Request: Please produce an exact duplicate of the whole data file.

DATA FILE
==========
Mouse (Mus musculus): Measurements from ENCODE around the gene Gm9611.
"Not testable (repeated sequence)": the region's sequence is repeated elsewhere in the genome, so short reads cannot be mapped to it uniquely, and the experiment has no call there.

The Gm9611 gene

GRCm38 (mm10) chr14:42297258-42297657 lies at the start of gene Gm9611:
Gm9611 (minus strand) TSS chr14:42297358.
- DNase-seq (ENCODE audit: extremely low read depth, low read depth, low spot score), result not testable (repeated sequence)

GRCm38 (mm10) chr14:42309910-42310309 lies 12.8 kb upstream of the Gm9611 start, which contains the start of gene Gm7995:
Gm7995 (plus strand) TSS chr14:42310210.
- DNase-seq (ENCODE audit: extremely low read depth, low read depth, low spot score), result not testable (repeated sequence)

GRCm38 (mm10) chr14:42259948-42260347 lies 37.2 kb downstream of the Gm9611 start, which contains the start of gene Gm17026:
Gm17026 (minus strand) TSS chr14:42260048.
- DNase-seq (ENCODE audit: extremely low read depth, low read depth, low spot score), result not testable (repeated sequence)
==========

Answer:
Mouse (Mus musculus): Measurements from ENCODE around the gene Gm9611.
"Not testable (repeated sequence)": the region's sequence is repeated elsewhere in the genome, so short reads cannot be mapped to it uniquely, and the experiment has no call there.

The Gm9611 gene

GRCm38 (mm10) chr14:42297258-42297657 lies at the start of gene Gm9611:
Gm9611 (minus strand) TSS chr14:42297358.
- DNase-seq (ENCODE audit: extremely low read depth, low read depth, low spot score), result not testable (repeated sequence)

GRCm38 (mm10) chr14:42309910-42310309 lies 12.8 kb upstream of the Gm9611 start, which contains the start of gene Gm7995:
Gm7995 (plus strand) TSS chr14:42310210.
- DNase-seq (ENCODE audit: extremely low read depth, low read depth, low spot score), result not testable (repeated sequence)

GRCm38 (mm10) chr14:42259948-42260347 lies 37.2 kb downstream of the Gm9611 start, which contains the start of gene Gm17026:
Gm17026 (minus strand) TSS chr14:42260048.
- DNase-seq (ENCODE audit: extremely low read depth, low read depth, low spot score), result not testable (repeated sequence)